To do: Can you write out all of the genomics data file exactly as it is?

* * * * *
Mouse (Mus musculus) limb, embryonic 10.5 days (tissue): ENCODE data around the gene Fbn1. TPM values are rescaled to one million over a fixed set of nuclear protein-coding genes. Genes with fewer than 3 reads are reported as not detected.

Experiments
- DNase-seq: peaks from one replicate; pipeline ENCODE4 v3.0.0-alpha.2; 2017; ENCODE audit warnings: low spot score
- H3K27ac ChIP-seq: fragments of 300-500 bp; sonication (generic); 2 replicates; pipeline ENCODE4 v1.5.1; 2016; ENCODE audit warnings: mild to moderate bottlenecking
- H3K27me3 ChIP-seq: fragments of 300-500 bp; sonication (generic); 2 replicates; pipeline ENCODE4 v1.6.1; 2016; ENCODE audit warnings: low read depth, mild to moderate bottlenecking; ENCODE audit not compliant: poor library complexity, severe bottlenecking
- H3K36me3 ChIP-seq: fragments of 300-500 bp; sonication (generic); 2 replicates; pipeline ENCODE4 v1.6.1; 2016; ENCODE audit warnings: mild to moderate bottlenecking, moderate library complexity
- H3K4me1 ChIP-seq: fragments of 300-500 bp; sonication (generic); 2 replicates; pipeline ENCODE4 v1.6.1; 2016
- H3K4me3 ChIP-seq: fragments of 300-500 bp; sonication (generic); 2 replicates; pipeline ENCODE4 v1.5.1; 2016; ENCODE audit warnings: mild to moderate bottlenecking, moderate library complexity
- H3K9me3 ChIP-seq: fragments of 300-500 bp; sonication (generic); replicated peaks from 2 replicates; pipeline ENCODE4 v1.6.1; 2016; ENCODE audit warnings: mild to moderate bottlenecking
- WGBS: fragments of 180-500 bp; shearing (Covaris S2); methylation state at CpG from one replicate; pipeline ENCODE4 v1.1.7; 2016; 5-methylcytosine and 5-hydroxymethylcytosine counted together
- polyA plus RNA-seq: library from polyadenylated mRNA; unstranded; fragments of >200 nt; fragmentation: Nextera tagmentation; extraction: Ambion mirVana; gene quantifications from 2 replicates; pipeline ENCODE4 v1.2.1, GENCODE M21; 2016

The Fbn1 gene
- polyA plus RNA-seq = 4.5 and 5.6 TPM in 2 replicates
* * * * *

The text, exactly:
Mouse (Mus musculus) limb, embryonic 10.5 days (tissue): ENCODE data around the gene Fbn1. TPM values are rescaled to one million over a fixed set of nuclear protein-coding genes. Genes with fewer than 3 reads are reported as not detected.

Experiments
- DNase-seq: peaks from one replicate; pipeline ENCODE4 v3.0.0-alpha.2; 2017; ENCODE audit warnings: low spot score
- H3K27ac ChIP-seq: fragments of 300-500 bp; sonication (generic); 2 replicates; pipeline ENCODE4 v1.5.1; 2016; ENCODE audit warnings: mild to moderate bottlenecking
- H3K27me3 ChIP-seq: fragments of 300-500 bp; sonication (generic); 2 replicates; pipeline ENCODE4 v1.6.1; 2016; ENCODE audit warnings: low read depth, mild to moderate bottlenecking; ENCODE audit not compliant: poor library complexity, severe bottlenecking
- H3K36me3 ChIP-seq: fragments of 300-500 bp; sonication (generic); 2 replicates; pipeline ENCODE4 v1.6.1; 2016; ENCODE audit warnings: mild to moderate bottlenecking, moderate library complexity
- H3K4me1 ChIP-seq: fragments of 300-500 bp; sonication (generic); 2 replicates; pipeline ENCODE4 v1.6.1; 2016
- H3K4me3 ChIP-seq: fragments of 300-500 bp; sonication (generic); 2 replicates; pipeline ENCODE4 v1.5.1; 2016; ENCODE audit warnings: mild to moderate bottlenecking, moderate library complexity
- H3K9me3 ChIP-seq: fragments of 300-500 bp; sonication (generic); replicated peaks from 2 replicates; pipeline ENCODE4 v1.6.1; 2016; ENCODE audit warnings: mild to moderate bottlenecking
- WGBS: fragments of 180-500 bp; shearing (Covaris S2); methylation state at CpG from one replicate; pipeline ENCODE4 v1.1.7; 2016; 5-methylcytosine and 5-hydroxymethylcytosine counted together
- polyA plus RNA-seq: library from polyadenylated mRNA; unstranded; fragments of >200 nt; fragmentation: Nextera tagmentation; extraction: Ambion mirVana; gene quantifications from 2 replicates; pipeline ENCODE4 v1.2.1, GENCODE M21; 2016

The Fbn1 gene
- polyA plus RNA-seq = 4.5 and 5.6 TPM in 2 replicates